Supreme Court Cases
1996 SCALE (6)191
Supreme Court Cases
1996 SCALE (6)191
MANOHAR SUJATA V. (J)
CITATION: 1996 SCALE (6)191
O R D E R The appellant is the tenant of the land in dispute which is situated in Taluka Walwa, district Sangli in the State of Maharashtra. On the Tillers' Day, i.e., 1.4.1957, the appellant was the tenant in occupation of the lands in question. The landlord as of 1.4.1957 was a joint family of which the original respondent was a member. On 31.3.1958 a partition took place of the joint family and the lands in question came to the share of the original respondent.
Thereafter, the original respondent applied for a certificate under Section 88C of the Bombay Tenancy and Agricultural Lands Act, 1948 [the Act]. It is the case of the appellant that no notice was given to him of this application under Section 88C nor was he aware of a certificate being granted under Section 88C in favour of the original respondent, on 14.4.1959.
In 1962, the original respondent made an application under Sec. 33B for obtaining possession of the land. In these proceedings under Sec. 33B, the appellant challenged the bona fide requirements of the original respondent for cultivating these lands personally. During the pendency of these proceedings the original respondent died and his heirs were brought on record; as a result a fresh enquiry was required to be made about the bona fide requirements of the heirs of the respondent under Sec. 33B. Before the Maharashtra Revenue Tribunal, the appellant contended that there was no valid certificate under Sec. 88C on the basis of which the respondent(s) could make an application under Sec. 33B because, on the relevant date, namely, 1 4.1957, the original respondent was not the landlord of the land in question. Only the joint family which was the landlord on the relevant date, could have applied for a certificate under Sec. 88C. In the absence of any such application by the joint family, the appellant's rights as on 1.4.1957 under Section 32-G cannot be now defeated by a subsequent certificate under Section 88C- obtained by a person who was only a member of the joint family on the relevant date and who had subsequently acquired these lands under a partition which took place after the Tillers' Day. The Revenue Tribunal has upheld this contention. The High Court, however, in a writ petition filed by the respondents findings of the Revenue Tribunal, held that the certificate under sec. 88C cannot be examined. On the basis of this certificate, the respondents are entitled to succeed in their application under Sec. 33-B in the light of the findings given by the revenue authorities in their favour.
The High Court was not right in coming to this conclusion. Under the scheme of the Act, a tenant becomes the deemed purchaser of the land on 1.4.1957. Under Sec.
88C, however, an exemption is granted to the lands of a small landlord whose land does not exceed an economic holding as defined under the Act and whose total annual income does not exceed Rs. 1,500/-. The landlord must fulfil these criteria on the date [1.4.1957] when the tenant would have become the deemed owner of the land, under Section 32-G in order to save his lands from the operation of Section 32- G. Any subsequent change in ownership will not confer any right on the subsequent "owner" to get the benefit of Sec.
88C. Unless the person who is the landlord on 1.4.1957 makes an application under Sec. 88C, the rights of a tenant cannot be defeated. [See in this connection Chanchalben v. Gujarat Revenue Tribunal 12 Gujarat Law Reporter 428].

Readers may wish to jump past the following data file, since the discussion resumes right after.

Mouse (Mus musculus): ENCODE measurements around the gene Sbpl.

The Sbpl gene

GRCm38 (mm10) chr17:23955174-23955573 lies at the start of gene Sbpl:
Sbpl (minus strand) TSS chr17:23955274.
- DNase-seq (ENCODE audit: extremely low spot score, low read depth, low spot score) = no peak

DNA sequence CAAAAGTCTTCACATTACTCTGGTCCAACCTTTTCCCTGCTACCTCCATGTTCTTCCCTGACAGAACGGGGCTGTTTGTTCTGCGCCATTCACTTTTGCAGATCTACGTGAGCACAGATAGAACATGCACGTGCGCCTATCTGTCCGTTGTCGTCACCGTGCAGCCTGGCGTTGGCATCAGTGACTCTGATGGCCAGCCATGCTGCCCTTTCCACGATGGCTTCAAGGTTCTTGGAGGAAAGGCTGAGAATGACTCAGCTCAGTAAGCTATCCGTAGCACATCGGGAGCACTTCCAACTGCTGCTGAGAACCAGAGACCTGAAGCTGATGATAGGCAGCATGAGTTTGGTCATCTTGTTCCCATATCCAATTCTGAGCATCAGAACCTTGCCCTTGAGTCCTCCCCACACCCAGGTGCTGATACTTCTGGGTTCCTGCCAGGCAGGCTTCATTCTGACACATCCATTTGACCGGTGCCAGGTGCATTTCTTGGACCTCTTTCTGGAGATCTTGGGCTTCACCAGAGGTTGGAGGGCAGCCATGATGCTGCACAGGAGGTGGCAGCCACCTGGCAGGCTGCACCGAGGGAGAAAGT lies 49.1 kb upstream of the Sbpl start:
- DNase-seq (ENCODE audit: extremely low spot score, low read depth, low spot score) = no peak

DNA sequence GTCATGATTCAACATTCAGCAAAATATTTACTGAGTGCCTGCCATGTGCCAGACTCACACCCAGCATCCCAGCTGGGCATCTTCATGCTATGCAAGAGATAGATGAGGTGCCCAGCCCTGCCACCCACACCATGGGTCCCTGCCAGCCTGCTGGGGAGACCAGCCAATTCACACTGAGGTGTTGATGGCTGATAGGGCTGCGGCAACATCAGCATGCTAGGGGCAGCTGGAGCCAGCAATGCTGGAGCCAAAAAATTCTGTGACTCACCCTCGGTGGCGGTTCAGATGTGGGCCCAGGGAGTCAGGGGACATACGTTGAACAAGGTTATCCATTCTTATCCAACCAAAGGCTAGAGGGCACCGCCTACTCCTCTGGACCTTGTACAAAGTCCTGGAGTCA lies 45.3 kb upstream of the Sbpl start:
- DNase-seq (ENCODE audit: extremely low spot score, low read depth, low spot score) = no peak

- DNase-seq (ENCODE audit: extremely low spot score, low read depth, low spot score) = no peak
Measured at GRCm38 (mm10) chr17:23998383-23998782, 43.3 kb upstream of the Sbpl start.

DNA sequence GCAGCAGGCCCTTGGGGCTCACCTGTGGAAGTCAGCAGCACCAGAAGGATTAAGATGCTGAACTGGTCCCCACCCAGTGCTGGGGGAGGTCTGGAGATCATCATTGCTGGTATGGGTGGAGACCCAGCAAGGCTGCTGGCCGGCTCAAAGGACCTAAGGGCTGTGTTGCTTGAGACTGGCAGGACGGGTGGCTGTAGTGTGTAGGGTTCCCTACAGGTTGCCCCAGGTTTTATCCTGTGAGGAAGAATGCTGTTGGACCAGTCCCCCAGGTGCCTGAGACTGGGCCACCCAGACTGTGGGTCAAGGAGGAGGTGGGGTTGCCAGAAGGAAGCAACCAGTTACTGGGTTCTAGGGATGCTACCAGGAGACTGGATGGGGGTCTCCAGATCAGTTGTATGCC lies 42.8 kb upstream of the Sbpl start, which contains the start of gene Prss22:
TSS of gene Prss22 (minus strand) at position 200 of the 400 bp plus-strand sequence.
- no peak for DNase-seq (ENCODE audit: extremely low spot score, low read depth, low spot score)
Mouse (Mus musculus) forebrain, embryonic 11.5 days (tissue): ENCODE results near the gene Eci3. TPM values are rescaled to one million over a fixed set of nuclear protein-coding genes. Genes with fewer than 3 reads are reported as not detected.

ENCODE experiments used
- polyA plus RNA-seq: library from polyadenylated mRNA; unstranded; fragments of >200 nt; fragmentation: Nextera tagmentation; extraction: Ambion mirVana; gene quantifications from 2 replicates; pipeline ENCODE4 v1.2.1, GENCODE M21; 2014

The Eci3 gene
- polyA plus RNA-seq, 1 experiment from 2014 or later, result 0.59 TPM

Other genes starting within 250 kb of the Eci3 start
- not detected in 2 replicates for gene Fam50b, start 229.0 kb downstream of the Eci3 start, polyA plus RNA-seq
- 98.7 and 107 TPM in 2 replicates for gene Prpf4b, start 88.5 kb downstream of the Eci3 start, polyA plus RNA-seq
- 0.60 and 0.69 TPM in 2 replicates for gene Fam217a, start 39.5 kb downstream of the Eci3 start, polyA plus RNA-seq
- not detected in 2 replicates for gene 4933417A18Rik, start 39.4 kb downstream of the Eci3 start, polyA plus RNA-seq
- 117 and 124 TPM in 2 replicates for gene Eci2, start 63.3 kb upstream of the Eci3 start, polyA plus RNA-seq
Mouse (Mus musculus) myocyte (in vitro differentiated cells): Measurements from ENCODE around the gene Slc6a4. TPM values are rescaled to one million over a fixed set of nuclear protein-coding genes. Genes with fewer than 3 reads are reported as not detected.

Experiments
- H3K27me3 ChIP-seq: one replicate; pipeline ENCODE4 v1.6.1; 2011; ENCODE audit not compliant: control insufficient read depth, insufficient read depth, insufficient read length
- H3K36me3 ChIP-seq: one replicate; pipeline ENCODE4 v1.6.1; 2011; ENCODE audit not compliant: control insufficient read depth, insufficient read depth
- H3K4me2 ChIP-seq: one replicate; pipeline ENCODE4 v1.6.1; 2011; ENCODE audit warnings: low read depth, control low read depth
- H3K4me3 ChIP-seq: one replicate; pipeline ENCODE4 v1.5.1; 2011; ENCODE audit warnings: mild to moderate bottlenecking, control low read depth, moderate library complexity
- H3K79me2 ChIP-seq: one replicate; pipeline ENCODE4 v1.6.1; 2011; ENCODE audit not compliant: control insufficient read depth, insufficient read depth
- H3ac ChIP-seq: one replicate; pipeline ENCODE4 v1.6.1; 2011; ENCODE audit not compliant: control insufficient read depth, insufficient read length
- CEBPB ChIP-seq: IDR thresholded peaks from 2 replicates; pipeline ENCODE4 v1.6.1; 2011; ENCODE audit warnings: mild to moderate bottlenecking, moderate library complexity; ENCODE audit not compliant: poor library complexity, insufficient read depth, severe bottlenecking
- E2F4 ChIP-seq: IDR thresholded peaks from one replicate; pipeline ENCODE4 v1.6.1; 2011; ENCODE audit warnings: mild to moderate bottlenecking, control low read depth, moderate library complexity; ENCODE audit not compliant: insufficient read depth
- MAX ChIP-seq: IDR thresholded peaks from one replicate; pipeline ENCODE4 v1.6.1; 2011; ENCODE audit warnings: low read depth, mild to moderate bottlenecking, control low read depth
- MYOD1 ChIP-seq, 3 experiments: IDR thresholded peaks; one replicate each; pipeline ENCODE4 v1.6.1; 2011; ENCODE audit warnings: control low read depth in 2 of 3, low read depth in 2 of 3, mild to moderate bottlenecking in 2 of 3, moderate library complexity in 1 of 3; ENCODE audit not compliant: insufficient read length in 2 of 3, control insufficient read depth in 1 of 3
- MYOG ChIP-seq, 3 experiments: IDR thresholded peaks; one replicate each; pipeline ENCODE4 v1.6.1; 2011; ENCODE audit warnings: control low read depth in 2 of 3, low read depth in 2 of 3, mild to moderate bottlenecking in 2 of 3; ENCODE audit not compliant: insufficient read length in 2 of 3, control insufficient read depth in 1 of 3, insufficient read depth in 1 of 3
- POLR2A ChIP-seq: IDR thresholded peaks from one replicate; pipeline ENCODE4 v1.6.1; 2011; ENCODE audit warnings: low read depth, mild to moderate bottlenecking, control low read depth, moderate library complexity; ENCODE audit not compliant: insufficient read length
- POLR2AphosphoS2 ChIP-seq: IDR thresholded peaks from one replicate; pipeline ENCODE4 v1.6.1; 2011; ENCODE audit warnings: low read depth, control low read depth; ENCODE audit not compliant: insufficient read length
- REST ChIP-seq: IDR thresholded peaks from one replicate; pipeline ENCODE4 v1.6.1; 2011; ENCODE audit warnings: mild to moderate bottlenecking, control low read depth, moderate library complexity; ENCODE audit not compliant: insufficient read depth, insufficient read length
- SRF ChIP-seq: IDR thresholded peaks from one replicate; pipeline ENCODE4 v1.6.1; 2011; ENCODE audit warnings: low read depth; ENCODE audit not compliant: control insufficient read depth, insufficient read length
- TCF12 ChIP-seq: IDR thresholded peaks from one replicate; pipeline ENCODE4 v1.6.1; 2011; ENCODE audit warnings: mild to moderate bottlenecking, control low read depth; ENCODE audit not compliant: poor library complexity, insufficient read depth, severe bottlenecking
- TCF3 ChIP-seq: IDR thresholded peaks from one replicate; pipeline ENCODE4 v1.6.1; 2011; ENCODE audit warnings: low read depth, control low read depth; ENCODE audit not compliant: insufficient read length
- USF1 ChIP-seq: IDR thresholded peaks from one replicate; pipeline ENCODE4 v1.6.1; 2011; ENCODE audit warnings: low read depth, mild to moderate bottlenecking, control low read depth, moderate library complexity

It is contended on behalf of the respondents that since the original respondent was a member of the joint family on 1.4.1957, he was entitled to apply for a certificate under Sec. 88C. The requirements of Sec.88C, however, have to be complied with by the joint family looking to the holding of all the members of the joint family as also the income of the joint family, because it was the joint family which was the owner of the land on 1.4.1957. [See in this connection Jainabai v. Bakeji Bhan 63 Bom. Law Reporter 653. The Revenue Tribunal was, therefore, right in coming to the conclusion that the original respondent who obtained these lands on partition of the joint family on 31.3.1958 was not entitled to apply for a certificate under Sec. 88C. The rights of the appellant could not be defeated by such a certificate.
It is also submitted by the respondents that in proceedings under Sec. 33B, there cannot be any collateral challenge to a certificate under Sec. 88C. The respondents have relied upon a decision of this Court in Krishnabai Ghule v. Nivruthe Ramchandra 1983 3 SCR 822 in support of this submission. In that case, however, there had been previous proceedings between the tenant and the landlord in connection with the certificate issued under Sec. 88C which had culminated against the tenant. In this context, this Court observed that the same challenge cannot be repeated collaterally in proceedings under Sec. 33-B. In the present case a certificate under Sec. 88-C was obtained behind the back of the tenant and without any notice to him. Moreover? in the present case, there is no certificate under Sec.88-C in favour of the landlord who held the land on 1.4.1957 and this fact is not in dispute. It is, therefore, open to us in the light of undisputed facts to examine the validity of the certificate on the basis of which proceedings under Sec. 33B have taken place. Since the certificate is void ab initio, the appellant is entitled to succeed. The appeal is allowed, the order of the Maharashtra Revenue Tribunal dated 19.8.1992 is restored and the order of the High Court is set aside.
There will, however, be no order as to costs.